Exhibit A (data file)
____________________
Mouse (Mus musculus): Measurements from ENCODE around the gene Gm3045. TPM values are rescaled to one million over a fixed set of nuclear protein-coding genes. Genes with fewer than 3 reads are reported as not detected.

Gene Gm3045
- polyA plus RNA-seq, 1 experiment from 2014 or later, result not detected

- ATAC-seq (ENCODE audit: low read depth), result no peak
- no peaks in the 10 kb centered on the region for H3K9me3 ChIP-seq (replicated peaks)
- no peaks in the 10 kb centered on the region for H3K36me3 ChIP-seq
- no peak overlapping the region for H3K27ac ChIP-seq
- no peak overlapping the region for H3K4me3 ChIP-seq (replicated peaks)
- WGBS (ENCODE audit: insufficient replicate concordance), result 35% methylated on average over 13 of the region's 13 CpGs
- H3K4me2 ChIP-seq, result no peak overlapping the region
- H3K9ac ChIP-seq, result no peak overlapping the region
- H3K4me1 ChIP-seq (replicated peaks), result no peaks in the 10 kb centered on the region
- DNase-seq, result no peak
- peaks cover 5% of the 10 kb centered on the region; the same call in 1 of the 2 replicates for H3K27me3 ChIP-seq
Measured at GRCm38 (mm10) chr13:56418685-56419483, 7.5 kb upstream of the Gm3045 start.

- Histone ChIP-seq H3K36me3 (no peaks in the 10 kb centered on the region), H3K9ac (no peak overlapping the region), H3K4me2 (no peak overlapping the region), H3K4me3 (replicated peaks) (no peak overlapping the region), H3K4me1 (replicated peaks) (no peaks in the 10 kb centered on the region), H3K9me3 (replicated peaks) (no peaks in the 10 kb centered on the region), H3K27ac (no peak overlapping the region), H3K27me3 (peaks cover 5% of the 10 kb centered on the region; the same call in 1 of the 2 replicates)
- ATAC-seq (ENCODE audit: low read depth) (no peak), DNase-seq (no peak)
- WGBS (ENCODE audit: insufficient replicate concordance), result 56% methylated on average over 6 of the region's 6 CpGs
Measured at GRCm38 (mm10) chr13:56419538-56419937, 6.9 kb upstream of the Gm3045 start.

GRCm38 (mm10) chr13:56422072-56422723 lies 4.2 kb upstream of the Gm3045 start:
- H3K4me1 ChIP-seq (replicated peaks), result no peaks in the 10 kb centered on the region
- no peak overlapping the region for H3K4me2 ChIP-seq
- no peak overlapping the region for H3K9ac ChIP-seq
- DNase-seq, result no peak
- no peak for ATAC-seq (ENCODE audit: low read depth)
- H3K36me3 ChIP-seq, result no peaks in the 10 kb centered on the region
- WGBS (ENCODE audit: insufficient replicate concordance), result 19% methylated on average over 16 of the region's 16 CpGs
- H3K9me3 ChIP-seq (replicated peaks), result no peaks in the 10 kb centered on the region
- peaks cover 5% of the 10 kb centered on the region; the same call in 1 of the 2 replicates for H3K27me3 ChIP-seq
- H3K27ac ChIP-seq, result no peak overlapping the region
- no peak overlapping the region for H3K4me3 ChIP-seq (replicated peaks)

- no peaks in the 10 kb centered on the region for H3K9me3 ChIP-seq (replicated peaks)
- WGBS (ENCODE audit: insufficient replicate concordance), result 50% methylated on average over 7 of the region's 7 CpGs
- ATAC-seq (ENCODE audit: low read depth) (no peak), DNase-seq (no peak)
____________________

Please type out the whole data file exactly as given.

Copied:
Mouse (Mus musculus): Measurements from ENCODE around the gene Gm3045. TPM values are rescaled to one million over a fixed set of nuclear protein-coding genes. Genes with fewer than 3 reads are reported as not detected.

Gene Gm3045
- polyA plus RNA-seq, 1 experiment from 2014 or later, result not detected

- ATAC-seq (ENCODE audit: low read depth), result no peak
- no peaks in the 10 kb centered on the region for H3K9me3 ChIP-seq (replicated peaks)
- no peaks in the 10 kb centered on the region for H3K36me3 ChIP-seq
- no peak overlapping the region for H3K27ac ChIP-seq
- no peak overlapping the region for H3K4me3 ChIP-seq (replicated peaks)
- WGBS (ENCODE audit: insufficient replicate concordance), result 35% methylated on average over 13 of the region's 13 CpGs
- H3K4me2 ChIP-seq, result no peak overlapping the region
- H3K9ac ChIP-seq, result no peak overlapping the region
- H3K4me1 ChIP-seq (replicated peaks), result no peaks in the 10 kb centered on the region
- DNase-seq, result no peak
- peaks cover 5% of the 10 kb centered on the region; the same call in 1 of the 2 replicates for H3K27me3 ChIP-seq
Measured at GRCm38 (mm10) chr13:56418685-56419483, 7.5 kb upstream of the Gm3045 start.

- Histone ChIP-seq H3K36me3 (no peaks in the 10 kb centered on the region), H3K9ac (no peak overlapping the region), H3K4me2 (no peak overlapping the region), H3K4me3 (replicated peaks) (no peak overlapping the region), H3K4me1 (replicated peaks) (no peaks in the 10 kb centered on the region), H3K9me3 (replicated peaks) (no peaks in the 10 kb centered on the region), H3K27ac (no peak overlapping the region), H3K27me3 (peaks cover 5% of the 10 kb centered on the region; the same call in 1 of the 2 replicates)
- ATAC-seq (ENCODE audit: low read depth) (no peak), DNase-seq (no peak)
- WGBS (ENCODE audit: insufficient replicate concordance), result 56% methylated on average over 6 of the region's 6 CpGs
Measured at GRCm38 (mm10) chr13:56419538-56419937, 6.9 kb upstream of the Gm3045 start.

GRCm38 (mm10) chr13:56422072-56422723 lies 4.2 kb upstream of the Gm3045 start:
- H3K4me1 ChIP-seq (replicated peaks), result no peaks in the 10 kb centered on the region
- no peak overlapping the region for H3K4me2 ChIP-seq
- no peak overlapping the region for H3K9ac ChIP-seq
- DNase-seq, result no peak
- no peak for ATAC-seq (ENCODE audit: low read depth)
- H3K36me3 ChIP-seq, result no peaks in the 10 kb centered on the region
- WGBS (ENCODE audit: insufficient replicate concordance), result 19% methylated on average over 16 of the region's 16 CpGs
- H3K9me3 ChIP-seq (replicated peaks), result no peaks in the 10 kb centered on the region
- peaks cover 5% of the 10 kb centered on the region; the same call in 1 of the 2 replicates for H3K27me3 ChIP-seq
- H3K27ac ChIP-seq, result no peak overlapping the region
- no peak overlapping the region for H3K4me3 ChIP-seq (replicated peaks)

- no peaks in the 10 kb centered on the region for H3K9me3 ChIP-seq (replicated peaks)
- WGBS (ENCODE audit: insufficient replicate concordance), result 50% methylated on average over 7 of the region's 7 CpGs
- ATAC-seq (ENCODE audit: low read depth) (no peak), DNase-seq (no peak)